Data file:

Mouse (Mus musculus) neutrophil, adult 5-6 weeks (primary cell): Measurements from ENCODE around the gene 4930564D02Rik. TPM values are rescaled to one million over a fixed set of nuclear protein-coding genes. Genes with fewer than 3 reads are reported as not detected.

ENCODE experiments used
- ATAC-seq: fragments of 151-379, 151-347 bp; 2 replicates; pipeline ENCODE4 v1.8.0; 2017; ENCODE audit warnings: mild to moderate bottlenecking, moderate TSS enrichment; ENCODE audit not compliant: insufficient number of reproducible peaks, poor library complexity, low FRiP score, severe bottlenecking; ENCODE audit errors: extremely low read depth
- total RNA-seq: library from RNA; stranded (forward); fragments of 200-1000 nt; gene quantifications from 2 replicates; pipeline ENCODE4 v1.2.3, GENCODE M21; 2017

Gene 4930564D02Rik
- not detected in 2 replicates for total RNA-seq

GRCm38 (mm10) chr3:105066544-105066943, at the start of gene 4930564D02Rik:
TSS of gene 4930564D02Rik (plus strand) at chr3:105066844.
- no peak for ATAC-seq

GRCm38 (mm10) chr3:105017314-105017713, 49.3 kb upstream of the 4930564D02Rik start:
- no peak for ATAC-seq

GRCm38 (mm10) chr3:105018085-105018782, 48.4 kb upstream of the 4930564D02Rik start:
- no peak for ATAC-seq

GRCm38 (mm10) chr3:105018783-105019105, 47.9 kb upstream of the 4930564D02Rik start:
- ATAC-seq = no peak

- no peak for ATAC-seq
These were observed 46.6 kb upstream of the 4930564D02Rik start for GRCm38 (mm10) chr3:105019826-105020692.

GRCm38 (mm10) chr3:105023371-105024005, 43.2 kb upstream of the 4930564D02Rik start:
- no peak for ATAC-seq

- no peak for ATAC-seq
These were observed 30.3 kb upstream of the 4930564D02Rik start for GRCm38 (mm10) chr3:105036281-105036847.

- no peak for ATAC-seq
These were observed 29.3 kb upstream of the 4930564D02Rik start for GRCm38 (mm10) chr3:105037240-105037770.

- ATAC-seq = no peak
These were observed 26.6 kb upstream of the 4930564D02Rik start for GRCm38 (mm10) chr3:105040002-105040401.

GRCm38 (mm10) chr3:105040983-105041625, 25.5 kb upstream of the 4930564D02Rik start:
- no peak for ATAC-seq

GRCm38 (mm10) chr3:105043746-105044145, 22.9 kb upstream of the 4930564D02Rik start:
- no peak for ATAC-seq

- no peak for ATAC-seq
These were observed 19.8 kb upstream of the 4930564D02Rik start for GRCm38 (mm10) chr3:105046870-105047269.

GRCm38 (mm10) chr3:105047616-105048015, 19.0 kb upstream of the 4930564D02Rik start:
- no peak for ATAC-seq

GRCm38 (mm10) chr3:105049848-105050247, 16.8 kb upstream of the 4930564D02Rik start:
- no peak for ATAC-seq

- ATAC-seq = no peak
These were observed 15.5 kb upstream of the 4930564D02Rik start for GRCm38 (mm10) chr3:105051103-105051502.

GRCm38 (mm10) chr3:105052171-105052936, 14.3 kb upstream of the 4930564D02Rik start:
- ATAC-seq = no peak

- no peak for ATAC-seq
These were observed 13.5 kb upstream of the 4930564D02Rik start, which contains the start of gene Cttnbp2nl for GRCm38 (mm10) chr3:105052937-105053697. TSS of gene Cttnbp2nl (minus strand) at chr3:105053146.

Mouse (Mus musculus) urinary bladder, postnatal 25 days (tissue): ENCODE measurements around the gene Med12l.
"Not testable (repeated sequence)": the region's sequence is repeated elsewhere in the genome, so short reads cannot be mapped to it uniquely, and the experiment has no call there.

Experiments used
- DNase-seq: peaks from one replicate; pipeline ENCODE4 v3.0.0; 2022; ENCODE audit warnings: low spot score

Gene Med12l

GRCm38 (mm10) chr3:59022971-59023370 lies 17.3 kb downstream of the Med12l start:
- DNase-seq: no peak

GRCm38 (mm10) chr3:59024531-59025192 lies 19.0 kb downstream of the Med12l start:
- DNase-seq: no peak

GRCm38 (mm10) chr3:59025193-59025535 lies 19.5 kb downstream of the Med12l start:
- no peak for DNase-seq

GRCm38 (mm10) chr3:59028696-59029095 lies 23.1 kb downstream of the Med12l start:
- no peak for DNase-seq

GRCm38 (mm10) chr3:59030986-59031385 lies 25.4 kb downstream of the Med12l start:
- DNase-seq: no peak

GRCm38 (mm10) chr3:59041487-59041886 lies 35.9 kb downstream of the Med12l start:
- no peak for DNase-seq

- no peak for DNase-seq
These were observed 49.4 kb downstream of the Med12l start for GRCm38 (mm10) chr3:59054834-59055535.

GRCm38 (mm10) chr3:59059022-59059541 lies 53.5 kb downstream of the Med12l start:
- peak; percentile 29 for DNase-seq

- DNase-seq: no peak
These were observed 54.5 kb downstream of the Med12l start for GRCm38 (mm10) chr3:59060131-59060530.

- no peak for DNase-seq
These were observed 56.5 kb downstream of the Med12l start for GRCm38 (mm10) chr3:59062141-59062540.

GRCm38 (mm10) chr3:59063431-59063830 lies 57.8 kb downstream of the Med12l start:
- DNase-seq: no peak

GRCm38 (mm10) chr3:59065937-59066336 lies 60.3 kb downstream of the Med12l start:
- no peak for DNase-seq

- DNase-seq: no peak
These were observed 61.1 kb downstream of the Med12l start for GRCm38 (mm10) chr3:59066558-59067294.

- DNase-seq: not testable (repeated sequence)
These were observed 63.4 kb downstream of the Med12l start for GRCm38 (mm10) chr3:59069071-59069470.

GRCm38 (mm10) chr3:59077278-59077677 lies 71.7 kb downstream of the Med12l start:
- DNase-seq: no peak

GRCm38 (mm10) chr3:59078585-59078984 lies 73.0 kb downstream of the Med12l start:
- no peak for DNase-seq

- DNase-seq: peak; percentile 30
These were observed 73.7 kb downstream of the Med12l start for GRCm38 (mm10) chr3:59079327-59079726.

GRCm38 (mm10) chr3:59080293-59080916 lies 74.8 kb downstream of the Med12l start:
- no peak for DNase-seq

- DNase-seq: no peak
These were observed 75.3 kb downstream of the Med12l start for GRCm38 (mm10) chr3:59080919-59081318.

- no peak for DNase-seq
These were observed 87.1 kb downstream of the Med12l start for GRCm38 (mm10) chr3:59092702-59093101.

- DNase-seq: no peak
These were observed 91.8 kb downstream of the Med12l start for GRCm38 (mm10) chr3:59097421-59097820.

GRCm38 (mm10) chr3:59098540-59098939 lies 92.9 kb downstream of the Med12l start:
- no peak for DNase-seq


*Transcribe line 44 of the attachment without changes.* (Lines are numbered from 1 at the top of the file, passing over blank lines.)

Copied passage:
Experiments used